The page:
“The Baron?” he repeated, lowering his voice. “What Baron?”
It was evident that Burke knew nothing, at least of this new plot which Miss Lowe had indicated. Kennedy beckoned him over to the window furthest from the door to his own room.
“What have you discovered?” he asked, forestalling Burke in the questioning. “What has happened?”
“You haven’t heard, then?” replied Burke.
Kennedy nodded negatively.
“Fortescue, the American inventor of fortescite, the new explosive, died very strangely this morning.”
“Yes,” encouraged Kennedy, as Burke came to a full stop to observe the effect of the information.
“Most incomprehensible, too,” he pursued. “No cause, apparently. But it might have been overlooked, perhaps, except for one thing. It wasn’t known generally, but Fortescue had just perfected a successful electro-magnetic gun—powderless, smokeless, flashless, noiseless and of tremendous power. To-morrow he was to have signed the contract to sell it to England. This morning he is found dead and the final plans of the gun are gone!”
Kennedy and Burke were standing mutely looking at each other.
“Who is in the next room?” whispered Burke hoarsely, recollecting Kennedy’s caution of silence.
Kennedy did not reply immediately. He was evidently much excited by Burke’s news of the wonderful electro-magnetic gun.
“Burke,” he exclaimed suddenly, “let’s join forces. I think we are both on the trail of a world-wide conspiracy—a sort of murder syndicate to wipe out war!”
Burke’s only reply was a low whistle that involuntarily escaped him as he reached over and grasped Craig’s hand, which to him represented the sealing of the compact.
As for me, I could not restrain a mental shudder at the power that their first murder had evidently placed in the hands of the anarchists, if they indeed had the electro-magnetic gun which inventors had been seeking for generations. What might they not do with it—perhaps even use it themselves and turn the latest invention against society itself!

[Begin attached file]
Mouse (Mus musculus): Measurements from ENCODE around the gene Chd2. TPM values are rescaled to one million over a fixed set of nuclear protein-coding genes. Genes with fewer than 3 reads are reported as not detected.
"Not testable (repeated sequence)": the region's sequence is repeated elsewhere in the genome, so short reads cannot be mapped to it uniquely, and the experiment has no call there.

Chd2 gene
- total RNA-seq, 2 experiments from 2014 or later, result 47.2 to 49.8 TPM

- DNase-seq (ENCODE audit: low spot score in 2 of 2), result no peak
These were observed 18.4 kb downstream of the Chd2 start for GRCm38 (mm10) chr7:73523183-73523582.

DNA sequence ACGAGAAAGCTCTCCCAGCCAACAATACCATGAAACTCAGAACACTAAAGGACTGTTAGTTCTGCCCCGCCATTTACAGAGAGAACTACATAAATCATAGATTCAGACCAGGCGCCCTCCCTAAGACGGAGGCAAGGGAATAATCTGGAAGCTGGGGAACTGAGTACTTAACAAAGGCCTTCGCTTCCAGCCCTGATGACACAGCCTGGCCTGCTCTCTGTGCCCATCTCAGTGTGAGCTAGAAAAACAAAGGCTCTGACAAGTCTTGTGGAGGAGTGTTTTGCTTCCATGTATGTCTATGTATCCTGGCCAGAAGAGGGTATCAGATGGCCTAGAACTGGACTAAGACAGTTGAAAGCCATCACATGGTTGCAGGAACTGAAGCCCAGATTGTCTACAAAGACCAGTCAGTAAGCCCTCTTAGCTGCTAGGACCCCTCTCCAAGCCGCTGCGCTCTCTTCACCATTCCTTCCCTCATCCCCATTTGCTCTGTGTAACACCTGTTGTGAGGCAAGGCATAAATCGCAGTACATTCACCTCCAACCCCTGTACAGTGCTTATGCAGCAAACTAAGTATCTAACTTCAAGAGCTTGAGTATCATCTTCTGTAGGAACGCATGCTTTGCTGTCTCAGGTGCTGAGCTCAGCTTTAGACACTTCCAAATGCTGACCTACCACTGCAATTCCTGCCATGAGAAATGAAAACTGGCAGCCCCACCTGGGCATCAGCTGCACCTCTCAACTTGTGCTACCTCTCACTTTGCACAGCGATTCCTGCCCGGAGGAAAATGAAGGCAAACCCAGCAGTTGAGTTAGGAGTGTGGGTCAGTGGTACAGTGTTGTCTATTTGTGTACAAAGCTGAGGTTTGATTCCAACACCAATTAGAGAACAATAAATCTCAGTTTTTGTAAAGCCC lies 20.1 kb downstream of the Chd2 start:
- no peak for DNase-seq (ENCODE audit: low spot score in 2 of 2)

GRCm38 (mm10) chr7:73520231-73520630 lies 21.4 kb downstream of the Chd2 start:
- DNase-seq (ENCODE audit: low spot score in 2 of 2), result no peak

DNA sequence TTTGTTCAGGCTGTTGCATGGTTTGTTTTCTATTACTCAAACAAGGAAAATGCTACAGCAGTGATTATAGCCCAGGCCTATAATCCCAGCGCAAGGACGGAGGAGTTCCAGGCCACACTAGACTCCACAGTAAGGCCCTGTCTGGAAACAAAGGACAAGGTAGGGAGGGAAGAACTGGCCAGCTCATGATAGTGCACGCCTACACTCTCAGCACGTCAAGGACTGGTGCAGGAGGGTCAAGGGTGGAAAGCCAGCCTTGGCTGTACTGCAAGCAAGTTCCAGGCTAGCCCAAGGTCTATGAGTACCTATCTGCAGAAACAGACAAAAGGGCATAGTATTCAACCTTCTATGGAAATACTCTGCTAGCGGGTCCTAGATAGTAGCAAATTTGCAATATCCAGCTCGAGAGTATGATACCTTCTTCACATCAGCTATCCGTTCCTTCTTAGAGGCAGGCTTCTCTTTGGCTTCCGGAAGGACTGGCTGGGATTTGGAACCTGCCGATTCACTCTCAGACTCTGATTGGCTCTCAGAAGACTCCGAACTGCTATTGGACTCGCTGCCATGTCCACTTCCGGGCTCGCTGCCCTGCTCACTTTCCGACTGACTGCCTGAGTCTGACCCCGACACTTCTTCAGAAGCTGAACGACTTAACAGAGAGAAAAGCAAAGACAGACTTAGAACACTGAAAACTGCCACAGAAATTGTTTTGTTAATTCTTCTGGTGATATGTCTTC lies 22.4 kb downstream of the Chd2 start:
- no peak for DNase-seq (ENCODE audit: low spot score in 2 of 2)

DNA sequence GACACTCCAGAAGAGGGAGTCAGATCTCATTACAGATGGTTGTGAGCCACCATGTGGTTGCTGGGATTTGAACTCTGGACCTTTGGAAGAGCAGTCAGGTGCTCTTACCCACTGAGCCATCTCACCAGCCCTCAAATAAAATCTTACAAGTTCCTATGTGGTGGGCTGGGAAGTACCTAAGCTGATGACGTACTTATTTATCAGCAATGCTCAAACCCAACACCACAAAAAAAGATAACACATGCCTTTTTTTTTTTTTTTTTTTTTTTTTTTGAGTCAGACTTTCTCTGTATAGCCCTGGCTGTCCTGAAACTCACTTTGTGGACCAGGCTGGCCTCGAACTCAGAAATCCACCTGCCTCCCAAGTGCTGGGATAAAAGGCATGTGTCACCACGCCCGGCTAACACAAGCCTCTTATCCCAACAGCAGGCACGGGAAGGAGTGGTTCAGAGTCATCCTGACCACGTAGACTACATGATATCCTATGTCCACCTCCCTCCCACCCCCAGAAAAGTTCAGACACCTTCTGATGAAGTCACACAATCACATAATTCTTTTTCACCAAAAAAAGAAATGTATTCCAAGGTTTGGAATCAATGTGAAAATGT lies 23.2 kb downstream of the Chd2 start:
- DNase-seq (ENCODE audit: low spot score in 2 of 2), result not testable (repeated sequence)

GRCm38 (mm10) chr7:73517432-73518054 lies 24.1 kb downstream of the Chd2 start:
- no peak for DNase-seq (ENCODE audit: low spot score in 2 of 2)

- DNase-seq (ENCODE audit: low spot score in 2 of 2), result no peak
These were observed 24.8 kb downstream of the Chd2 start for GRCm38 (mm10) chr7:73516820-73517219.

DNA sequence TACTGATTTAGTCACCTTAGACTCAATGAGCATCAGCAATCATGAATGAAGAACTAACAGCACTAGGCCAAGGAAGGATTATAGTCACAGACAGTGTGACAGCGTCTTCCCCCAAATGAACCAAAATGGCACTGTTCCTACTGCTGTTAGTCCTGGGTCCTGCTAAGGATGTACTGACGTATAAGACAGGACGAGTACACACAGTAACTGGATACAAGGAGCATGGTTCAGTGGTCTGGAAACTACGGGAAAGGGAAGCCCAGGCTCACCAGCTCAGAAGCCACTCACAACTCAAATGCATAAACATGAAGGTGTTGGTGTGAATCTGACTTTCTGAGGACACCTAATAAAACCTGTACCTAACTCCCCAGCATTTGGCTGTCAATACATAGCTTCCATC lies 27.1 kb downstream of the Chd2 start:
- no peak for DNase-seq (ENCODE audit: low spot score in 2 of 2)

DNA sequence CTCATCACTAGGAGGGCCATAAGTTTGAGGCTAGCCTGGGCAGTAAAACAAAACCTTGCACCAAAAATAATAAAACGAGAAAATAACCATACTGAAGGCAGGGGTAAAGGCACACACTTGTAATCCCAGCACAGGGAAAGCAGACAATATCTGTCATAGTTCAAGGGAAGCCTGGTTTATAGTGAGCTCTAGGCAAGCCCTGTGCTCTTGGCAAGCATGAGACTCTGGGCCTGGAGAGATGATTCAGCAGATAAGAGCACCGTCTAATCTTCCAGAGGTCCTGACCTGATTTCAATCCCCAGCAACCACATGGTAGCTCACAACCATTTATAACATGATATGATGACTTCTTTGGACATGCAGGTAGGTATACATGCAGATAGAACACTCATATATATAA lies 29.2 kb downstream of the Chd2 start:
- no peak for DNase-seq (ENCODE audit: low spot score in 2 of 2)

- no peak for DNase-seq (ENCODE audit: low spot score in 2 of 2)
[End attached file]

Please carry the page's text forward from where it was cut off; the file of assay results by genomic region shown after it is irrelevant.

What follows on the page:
Hastily Craig gave a whispered account of our strange visit from Miss Lowe, while Burke listened, open-mouthed.
He had scarcely finished when he reached for the telephone and asked for long distance.
“Is this the German embassy in Washington?” asked Craig a few moments later when he got his number. “This is Craig Kennedy, in New York. The United States Secret Service will vouch for me— mention to them Mr. Burke of their New York office who is here with me now. I understand that Baron Kreiger is leaving for New York to meet some bankers this afternoon. He must not do so. He is in the gravest danger if he—What? He left last night at midnight and is already here?”
Kennedy turned to us blankly.
The door to his room opened suddenly.
There stood Miss Lowe, gazing wild-eyed at us. Evidently her supernervous condition had heightened the keenness of her senses. She had heard what we were saying. I tried to read her face. It was not fear that I saw there. It was rage; it was jealousy.